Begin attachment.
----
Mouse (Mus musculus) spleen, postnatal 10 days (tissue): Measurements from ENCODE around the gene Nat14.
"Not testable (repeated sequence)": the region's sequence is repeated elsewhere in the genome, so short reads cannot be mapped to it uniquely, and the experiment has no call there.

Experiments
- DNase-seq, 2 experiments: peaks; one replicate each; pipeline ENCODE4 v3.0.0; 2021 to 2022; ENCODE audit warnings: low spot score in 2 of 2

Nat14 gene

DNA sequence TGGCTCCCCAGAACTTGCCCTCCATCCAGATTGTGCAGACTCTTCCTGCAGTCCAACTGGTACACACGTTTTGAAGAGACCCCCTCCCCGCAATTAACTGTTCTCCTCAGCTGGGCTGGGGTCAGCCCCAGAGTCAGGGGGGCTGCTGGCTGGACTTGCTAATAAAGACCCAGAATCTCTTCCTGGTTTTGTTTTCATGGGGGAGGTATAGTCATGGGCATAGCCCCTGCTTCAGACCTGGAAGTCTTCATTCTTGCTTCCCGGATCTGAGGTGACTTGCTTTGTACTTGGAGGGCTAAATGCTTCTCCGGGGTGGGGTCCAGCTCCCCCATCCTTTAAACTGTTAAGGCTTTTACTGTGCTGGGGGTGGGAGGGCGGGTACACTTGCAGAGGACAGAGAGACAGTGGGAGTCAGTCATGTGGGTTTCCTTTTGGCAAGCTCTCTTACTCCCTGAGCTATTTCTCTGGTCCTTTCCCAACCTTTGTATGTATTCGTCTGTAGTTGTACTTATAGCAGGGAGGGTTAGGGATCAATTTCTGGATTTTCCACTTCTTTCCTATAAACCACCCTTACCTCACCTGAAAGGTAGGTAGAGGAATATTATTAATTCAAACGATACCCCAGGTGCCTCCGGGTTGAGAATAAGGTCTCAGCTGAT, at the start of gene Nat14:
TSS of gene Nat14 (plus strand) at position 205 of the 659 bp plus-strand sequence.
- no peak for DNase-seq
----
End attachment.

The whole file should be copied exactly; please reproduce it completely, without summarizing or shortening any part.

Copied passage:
Mouse (Mus musculus) spleen, postnatal 10 days (tissue): Measurements from ENCODE around the gene Nat14.
"Not testable (repeated sequence)": the region's sequence is repeated elsewhere in the genome, so short reads cannot be mapped to it uniquely, and the experiment has no call there.

Experiments
- DNase-seq, 2 experiments: peaks; one replicate each; pipeline ENCODE4 v3.0.0; 2021 to 2022; ENCODE audit warnings: low spot score in 2 of 2

Nat14 gene

DNA sequence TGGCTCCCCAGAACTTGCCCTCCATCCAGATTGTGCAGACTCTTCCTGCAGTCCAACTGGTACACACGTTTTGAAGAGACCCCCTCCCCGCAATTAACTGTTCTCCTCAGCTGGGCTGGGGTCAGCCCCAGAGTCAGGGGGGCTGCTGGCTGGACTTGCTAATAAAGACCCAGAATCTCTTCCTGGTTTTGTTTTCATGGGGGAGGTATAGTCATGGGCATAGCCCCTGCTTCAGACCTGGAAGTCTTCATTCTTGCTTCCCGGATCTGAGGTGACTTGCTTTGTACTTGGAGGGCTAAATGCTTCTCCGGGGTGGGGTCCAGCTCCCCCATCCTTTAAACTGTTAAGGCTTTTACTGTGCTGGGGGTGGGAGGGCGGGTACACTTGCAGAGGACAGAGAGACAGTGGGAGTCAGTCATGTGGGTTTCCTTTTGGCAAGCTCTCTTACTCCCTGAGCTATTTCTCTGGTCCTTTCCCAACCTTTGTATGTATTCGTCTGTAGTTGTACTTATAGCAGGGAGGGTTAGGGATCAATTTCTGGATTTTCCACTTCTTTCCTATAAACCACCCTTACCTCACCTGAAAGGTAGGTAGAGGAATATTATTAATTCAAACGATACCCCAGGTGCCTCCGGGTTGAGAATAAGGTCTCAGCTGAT, at the start of gene Nat14:
TSS of gene Nat14 (plus strand) at position 205 of the 659 bp plus-strand sequence.
- no peak for DNase-seq